Nation-states have seen the rise of religious pluralism within their borders, brought about by global migration and the challenge of radical religious movements. This book explores the meaning of secularism and religious freedom in these new contexts. The contributors chart the impact of globalization, the varying forms of secularism in Western states, and the different kinds of relations between states and religious institutions in the historical traditions and contemporary politics of Islamic, Indic, and Chinese societies. They also examine the limitations and dilemmas of governmental responses to unprecedented diversity, and grapple with the question of how secular states deal (and should deal) with such pluralism.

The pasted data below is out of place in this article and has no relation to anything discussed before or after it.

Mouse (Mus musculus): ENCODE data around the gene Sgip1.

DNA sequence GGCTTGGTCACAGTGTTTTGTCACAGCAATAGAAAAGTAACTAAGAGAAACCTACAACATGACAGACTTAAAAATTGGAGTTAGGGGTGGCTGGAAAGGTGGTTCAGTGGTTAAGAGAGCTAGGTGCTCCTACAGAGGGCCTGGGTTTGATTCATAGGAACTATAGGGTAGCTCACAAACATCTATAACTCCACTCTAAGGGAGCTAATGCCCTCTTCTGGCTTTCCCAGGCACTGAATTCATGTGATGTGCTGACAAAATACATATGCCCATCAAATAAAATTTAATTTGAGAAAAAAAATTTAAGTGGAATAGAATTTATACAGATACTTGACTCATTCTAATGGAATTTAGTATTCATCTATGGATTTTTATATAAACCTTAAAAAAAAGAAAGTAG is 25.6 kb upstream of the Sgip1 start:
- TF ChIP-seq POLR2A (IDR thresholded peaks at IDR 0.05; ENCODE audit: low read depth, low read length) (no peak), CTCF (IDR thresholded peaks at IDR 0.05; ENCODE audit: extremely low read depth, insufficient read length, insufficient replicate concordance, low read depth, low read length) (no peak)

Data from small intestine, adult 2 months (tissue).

Bruce J. Berman is a professor emeritus of political studies at Queen’s University and was director of the Ethnicity and Democratic Governance project from 2006 to 2012. Rajeev Bhargava is a senior fellow at and director of the Centre for the Study of Developing Societies in New Delhi. André Laliberté is a professor of political studies at the University of Ottawa.
Contributors: Yasmeen Abu-Laban, Lori G. Beaman, Peter Beyer, Paul Bramadat, Elinor Bray-Collins, Claude Couture, Anna Drake, Ahmet T. Kuru, Rinku Lamba, Manuel Litalien, David Seljak